If a vendor always delivers a material on a particular day of the week, it makes sense to plan this material according to the same cycle in which it is delivered, but displaced by the delivery time. This is possible with the time-phased planning procedure.
If a particular material is to be planned using this procedure, you must set the MRP type for time-phased planning and you must enter the planning cycle in the material master record. You enter the planning cycle in the form of a planning calendar in the Planning cycle field. You must also define a planned delivery time and the Lot-for-lot order quantity as the lot-size key.
You can also use the optimum lot-sizing procedures for time-phased planning. They are used here in the same way as in
Materials that are planned using the time-phased planning technique are provided with an MPR date in the planning file. This date is set when creating a material master record and is re-set after each planning run. It represents the date on which the material is to be planned again and is calculated on the basis of the planning cycle entered in the material master record. For materials that are planned using the time-phased planning procedure, the two indicators, the total change indicator and the net change planning indicator are irrelevant. Therefore, they are not set by the system even if changes that are relevant to the planning run are made.
By using this planning technique, you can set the system so that it only plans materials on specific pre-defined days. For example, if you assign the same planning cycle to all the materials of a particular vendor, the system will always plan these materials on the same day. The purchase requisitions that are created in the planning run to cover material shortages can be processed, per vendor, by the MRP controller in the SAP purchasing system.
If you use the SAP Merchandise Management System, the system proposes the planning cycle from the vendor sub-range when you create a material master record. The vendor sub-range contains all the goods of a particular vendor that, from a logistical view, can be planned similarly.
You can also enter an MRP date during the planning run, meaning that you can bring the planning run forward to an earlier date, if necessary. For example, if the planning run is set for Monday, you can bring it forward to Saturday instead.
What Happens in the Planning Run?
The time-phased planning procedure has been developed as a consumption-based planning technique. Therefore, you must carry out the forecast run before you carry out the planning run. The forecast calculates the future sales (requirements) quantities. It also calculates the safety stock if this is defined in Customizing. Then, you can carry out the planning run.
Once you start the planning run, the system uses the MRP date recorded in the planning file to determine which materials are actually to be planned.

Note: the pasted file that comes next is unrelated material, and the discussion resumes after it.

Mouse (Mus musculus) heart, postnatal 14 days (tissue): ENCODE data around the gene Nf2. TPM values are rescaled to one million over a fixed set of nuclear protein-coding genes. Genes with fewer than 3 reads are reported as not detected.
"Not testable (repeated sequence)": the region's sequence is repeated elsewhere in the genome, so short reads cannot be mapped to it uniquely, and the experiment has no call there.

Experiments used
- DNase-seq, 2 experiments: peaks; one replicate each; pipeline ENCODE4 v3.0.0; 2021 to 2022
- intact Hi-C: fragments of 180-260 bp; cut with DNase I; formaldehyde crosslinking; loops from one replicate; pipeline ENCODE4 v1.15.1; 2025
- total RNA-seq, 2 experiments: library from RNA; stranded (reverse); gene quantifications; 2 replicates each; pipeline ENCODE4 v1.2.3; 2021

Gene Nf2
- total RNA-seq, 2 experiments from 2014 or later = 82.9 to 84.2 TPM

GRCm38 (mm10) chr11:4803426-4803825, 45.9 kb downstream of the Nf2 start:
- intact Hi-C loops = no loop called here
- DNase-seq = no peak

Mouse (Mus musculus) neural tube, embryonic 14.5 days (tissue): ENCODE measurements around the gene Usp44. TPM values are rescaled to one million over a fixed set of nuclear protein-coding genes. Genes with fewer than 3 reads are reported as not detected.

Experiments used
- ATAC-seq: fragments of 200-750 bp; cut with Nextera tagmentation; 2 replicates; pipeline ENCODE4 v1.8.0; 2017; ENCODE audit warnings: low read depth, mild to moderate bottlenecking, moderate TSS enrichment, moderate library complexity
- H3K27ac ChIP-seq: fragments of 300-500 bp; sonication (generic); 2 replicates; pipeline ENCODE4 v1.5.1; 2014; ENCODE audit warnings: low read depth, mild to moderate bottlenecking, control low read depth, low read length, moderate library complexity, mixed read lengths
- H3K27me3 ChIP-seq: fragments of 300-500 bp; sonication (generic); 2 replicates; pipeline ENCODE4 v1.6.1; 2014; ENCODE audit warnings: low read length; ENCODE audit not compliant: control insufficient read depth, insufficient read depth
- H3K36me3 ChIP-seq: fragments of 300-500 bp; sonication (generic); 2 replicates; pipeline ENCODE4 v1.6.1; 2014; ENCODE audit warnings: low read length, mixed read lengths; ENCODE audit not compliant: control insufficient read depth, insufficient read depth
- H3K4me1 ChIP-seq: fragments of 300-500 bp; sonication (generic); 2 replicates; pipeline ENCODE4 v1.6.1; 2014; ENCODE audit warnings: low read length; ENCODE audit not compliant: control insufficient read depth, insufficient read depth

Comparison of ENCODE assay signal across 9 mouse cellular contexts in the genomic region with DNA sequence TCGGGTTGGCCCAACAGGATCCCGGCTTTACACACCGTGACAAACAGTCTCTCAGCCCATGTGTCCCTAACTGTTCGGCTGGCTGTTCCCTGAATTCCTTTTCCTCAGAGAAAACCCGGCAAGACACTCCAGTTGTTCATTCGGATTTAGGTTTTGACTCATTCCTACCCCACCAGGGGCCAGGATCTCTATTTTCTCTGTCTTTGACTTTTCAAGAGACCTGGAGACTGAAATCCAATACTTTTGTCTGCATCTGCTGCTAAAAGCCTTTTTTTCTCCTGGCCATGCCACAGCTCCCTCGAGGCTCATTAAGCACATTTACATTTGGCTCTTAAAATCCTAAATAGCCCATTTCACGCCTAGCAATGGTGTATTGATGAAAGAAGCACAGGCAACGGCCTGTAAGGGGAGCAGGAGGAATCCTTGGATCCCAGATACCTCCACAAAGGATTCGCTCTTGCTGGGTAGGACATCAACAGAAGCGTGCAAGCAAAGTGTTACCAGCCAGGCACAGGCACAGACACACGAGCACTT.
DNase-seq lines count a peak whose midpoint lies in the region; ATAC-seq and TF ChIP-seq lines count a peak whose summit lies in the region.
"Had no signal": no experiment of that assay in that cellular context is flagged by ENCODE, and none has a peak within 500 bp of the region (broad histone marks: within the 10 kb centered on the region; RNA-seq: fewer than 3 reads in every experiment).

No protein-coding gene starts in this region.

The system uses the interval between the MRP date and the availability date of the next MRP date for the requirements calculation in the planning run. Existing stocks must cover this interval. You must bear in mind that if nothing is ordered at the first MRP date, you have to wait for the next MRP date before you can plan and order this material again. Therefore, if an order proposal is created during this planning run, it will not be available until the end of the interval.
In the requirements calculation, the system compares the forecast requirement quantities with the actual stock and the firmed receipts in the interval in question and calculates how much more is to be ordered, if at all. The requirement quantities of the periods that lie completely within the interval in question are taken into accout in total. On the other hand, the requirement quantities of the periods that only partially fall within the interval in question are only partially taken into account. If you have specified a processing time required by the purchasing department, it is included in the requirements calculation.
The requirements are calculated using the following formula:
The planned delivery time is included in the calculation in the calendar days and the purchasing department processing time and goods receipt processing time in workdays.
If, within the interval, the current stock plus the open order quantity (firmed receipts) is smaller than the requirement quantity, the system creates an order proposal for the difference.
In this calculation, the system presumes that the firmed receipts all lie within the interval in question. Whether the firmed receipt is available at either the beginning or at the end of the interval is not relevant. This means that a temporary shortage may occur; this is tolerated.